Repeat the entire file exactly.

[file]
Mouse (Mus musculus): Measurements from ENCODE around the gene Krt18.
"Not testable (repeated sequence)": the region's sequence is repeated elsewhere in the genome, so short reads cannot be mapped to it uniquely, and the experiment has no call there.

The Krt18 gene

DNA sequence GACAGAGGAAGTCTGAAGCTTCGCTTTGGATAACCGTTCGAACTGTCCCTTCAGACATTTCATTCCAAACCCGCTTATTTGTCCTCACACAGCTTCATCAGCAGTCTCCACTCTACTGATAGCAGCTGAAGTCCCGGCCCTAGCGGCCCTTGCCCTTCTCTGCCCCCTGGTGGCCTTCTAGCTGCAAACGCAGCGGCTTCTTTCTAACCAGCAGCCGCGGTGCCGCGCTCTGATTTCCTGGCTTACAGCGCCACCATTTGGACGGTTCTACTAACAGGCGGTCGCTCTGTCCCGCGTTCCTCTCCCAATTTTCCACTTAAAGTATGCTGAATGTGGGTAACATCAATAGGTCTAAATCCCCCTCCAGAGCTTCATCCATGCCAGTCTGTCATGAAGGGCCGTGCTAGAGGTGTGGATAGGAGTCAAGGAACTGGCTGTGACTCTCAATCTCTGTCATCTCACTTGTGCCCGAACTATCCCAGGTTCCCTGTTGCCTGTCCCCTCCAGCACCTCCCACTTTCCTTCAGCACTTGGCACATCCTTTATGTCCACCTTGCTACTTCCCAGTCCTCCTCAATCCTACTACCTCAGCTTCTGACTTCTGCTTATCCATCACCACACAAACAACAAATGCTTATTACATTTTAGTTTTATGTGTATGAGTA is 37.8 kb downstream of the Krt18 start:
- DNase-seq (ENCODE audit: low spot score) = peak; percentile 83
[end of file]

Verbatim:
Mouse (Mus musculus): Measurements from ENCODE around the gene Krt18.
"Not testable (repeated sequence)": the region's sequence is repeated elsewhere in the genome, so short reads cannot be mapped to it uniquely, and the experiment has no call there.

The Krt18 gene

DNA sequence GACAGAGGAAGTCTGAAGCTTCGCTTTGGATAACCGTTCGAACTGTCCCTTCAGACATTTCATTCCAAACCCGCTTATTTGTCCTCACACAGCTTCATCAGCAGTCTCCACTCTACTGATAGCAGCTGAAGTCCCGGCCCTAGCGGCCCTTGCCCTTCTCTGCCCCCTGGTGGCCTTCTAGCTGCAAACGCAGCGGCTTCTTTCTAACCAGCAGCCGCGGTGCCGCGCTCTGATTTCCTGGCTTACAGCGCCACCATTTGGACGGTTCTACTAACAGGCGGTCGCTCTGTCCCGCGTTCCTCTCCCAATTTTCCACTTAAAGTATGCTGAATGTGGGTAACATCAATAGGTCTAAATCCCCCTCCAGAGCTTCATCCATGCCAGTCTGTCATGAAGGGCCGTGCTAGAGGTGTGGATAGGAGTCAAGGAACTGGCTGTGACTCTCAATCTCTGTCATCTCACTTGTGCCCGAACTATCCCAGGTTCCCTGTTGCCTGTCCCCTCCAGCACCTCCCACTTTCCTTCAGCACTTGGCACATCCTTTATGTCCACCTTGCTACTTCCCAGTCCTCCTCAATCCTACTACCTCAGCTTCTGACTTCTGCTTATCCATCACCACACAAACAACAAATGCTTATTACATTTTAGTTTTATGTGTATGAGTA is 37.8 kb downstream of the Krt18 start:
- DNase-seq (ENCODE audit: low spot score) = peak; percentile 83